A Jewish ghetto in central Europe, 1944. By coincidence, Jakob Heym eavesdrops on a German radio broadcast announcing the Soviet Army is making slow by steady progress towards central ... See full summary »
In the midst of his crumbling relationship, a radio show host begins speaking to his biggest fan, a young boy, via the telephone. But when questions about the boy's identity come up, the host's life is thrown into chaos.
Joey gets 2 days to sell 12 cars to keep his job and keep his girlfriends happy. It gets worse. He's juggling 3 buyers when a guy with a machine gun crashes into the car dealership and takes everybody hostage.
In 1944 Poland, a Jewish shop keeper named Jakob is summoned to ghetto headquarters after being caught out near curfew. While waiting for the German Kommondant, Jakob overhears a German radio broadcast about Russian troop movements. Returned to the ghetto, the shopkeeper shares his information with a friend and then rumors fly that there is a secret radio within the ghetto. Jakob uses the chance to spread hope throughout the ghetto by continuing to tell favorable tales of information from "his secret radio." Jakob, however, has a real secret in that he is hiding a young Jewish girl who escaped from a camp transport train. A rather uplifting and slightly humorous film about World War II Jewish Ghetto life.Written by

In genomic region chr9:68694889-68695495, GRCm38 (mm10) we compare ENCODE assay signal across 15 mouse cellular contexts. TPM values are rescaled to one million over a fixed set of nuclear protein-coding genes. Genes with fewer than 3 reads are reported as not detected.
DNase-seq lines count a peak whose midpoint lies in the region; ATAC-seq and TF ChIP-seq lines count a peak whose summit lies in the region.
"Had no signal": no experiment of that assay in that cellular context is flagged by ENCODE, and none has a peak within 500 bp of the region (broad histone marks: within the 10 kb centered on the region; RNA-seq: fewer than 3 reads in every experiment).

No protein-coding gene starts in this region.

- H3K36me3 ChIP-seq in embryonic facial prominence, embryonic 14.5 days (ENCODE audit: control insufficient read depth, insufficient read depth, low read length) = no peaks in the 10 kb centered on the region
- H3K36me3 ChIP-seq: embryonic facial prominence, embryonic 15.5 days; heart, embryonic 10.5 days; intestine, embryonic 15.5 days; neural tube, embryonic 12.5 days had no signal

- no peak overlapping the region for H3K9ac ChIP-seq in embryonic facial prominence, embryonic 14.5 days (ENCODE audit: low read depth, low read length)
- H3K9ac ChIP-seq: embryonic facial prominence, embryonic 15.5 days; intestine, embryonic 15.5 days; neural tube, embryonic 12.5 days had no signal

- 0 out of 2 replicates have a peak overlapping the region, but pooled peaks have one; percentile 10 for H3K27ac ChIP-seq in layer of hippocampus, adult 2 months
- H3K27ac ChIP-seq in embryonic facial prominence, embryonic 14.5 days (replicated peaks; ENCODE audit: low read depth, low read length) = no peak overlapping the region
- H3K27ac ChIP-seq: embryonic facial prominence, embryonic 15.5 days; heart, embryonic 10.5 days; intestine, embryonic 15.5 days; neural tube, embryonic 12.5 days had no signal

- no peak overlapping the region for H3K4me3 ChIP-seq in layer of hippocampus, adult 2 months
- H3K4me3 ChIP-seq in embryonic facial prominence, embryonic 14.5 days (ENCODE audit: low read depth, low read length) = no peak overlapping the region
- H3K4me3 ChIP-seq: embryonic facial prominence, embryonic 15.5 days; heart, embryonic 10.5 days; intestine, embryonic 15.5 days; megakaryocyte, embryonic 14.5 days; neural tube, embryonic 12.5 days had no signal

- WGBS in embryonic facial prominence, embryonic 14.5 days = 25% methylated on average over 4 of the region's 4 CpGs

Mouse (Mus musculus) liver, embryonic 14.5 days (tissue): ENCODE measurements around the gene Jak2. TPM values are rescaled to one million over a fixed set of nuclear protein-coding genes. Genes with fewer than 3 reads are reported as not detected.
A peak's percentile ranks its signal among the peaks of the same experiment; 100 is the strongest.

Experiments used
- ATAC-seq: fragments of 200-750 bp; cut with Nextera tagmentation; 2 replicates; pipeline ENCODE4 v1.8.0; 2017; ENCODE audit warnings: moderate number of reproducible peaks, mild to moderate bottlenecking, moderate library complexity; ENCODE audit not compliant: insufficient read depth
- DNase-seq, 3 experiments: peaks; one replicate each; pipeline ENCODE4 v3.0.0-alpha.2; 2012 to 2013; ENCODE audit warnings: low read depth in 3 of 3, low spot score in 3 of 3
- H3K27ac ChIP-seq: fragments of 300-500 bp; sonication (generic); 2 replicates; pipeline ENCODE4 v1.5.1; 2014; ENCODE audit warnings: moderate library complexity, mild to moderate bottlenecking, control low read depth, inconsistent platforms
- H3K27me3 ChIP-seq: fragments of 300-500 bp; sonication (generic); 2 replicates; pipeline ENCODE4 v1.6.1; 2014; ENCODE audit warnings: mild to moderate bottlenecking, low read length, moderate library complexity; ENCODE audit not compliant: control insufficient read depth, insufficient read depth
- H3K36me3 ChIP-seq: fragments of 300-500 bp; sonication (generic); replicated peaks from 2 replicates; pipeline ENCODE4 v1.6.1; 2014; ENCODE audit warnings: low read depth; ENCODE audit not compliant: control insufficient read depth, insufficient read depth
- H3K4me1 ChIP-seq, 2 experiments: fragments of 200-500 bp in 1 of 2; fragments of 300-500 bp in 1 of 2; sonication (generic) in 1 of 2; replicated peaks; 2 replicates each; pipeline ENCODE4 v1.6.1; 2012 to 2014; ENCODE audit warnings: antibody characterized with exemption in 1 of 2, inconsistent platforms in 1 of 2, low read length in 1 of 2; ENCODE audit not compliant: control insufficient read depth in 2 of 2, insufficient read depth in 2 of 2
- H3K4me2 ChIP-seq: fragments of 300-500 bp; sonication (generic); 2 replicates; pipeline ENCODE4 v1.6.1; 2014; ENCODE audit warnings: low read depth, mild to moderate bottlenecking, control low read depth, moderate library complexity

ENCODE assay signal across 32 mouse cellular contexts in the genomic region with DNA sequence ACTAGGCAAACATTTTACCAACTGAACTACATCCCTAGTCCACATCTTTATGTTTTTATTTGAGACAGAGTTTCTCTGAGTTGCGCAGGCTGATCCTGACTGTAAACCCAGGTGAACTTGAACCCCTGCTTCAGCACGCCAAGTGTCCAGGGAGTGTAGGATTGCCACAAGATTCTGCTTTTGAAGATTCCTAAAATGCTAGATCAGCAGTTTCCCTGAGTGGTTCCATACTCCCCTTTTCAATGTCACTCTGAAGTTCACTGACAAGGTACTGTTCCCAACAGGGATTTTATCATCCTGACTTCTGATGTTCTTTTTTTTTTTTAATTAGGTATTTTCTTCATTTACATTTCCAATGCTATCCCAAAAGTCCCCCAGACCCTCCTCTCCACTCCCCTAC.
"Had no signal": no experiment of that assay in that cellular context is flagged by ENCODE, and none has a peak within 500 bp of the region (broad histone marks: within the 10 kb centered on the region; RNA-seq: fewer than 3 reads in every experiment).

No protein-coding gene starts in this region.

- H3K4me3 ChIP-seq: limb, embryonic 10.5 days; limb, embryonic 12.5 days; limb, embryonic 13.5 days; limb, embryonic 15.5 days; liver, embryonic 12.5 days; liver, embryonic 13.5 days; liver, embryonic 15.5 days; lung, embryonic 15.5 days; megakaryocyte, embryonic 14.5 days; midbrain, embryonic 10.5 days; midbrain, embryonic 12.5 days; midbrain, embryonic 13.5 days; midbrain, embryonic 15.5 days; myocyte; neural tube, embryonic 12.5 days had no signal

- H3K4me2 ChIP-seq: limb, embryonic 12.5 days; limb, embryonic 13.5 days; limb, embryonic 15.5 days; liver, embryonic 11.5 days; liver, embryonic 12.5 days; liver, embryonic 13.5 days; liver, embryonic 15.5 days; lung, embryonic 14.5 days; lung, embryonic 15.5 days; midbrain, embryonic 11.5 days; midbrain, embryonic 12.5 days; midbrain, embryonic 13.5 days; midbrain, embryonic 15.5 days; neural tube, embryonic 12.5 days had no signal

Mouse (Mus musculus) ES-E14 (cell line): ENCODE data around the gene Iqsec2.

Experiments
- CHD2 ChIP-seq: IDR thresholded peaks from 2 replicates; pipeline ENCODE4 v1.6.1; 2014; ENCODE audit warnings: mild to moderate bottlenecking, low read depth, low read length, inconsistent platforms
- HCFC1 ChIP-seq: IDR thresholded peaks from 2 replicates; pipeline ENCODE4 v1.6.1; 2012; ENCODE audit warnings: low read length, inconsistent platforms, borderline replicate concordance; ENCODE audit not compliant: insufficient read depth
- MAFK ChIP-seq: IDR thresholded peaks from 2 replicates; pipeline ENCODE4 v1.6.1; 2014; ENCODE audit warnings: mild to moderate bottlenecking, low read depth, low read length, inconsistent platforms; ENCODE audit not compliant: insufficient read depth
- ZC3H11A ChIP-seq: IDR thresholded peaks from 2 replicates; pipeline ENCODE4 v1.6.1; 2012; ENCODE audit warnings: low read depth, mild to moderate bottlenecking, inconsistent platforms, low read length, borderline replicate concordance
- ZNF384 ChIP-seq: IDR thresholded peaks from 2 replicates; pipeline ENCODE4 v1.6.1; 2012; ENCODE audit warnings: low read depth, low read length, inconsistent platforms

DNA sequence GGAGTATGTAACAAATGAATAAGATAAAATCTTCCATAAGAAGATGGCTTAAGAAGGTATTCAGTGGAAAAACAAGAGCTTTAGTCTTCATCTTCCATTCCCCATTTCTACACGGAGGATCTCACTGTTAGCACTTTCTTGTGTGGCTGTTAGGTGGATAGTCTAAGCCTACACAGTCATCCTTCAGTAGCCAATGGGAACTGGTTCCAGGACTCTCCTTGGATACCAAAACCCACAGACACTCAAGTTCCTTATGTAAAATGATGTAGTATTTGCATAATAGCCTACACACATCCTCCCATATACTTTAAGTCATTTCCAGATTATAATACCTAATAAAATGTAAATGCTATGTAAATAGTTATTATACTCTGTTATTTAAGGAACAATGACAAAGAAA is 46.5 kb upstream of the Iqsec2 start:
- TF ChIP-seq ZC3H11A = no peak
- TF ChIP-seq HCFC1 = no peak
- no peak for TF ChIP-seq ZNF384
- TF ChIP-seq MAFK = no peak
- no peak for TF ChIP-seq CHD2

Anthony Hughes <firstname.lastname@example.org>
The movie is set in Poland (hence the Polish-languaged signs on buildings, eg Jakob's café), but 'Mischa' is a Russian name (a diminutive form of 'Mikhail'/'Mikal' ('Michael'). See more »
Hitler goes to a fortune-teller and asks, "When will I die?" And the fortune-teller replies, "On a Jewish holiday." Hitler then asks, "How do you know that?" And she replies, "Any day you die will be a Jewish holiday."
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Special thanks to the city and peoples of Piotrków, Poland, the city and peoples of Lódz, Poland and the city and peoples of Budapest, Hungary. See more »
Worth a look for an underappreciated performance by Williams and some great supporting cast work
I won't repeat the plot as many other comments have taken care of that. Many of Robin Williams' performances have been Robin Williams playing a character -- there's a wink and a hint that he'll bust out with some shtick at any time. He (or the director, or both) contain that impulse to an impressive degree in this movie and do so without the excessive sincerity that Williams often substitutes for emotion in his other parts. (Good Will Hunting contains an overrated performance of this type.) Example: in the scene where he takes on the voices of Churchill, Stalin, and others, it's wholly within his character's desire to persuade the little girl (who's wonderfully played, by the way) that hope remains. I agree that some of the actors, notably Alan Arkin, aren't very good, but other, less-well-known ones support the movie well. In addition, I thought the production design, cinematography, and editing were thoughtful and well-done. And I liked the ending...
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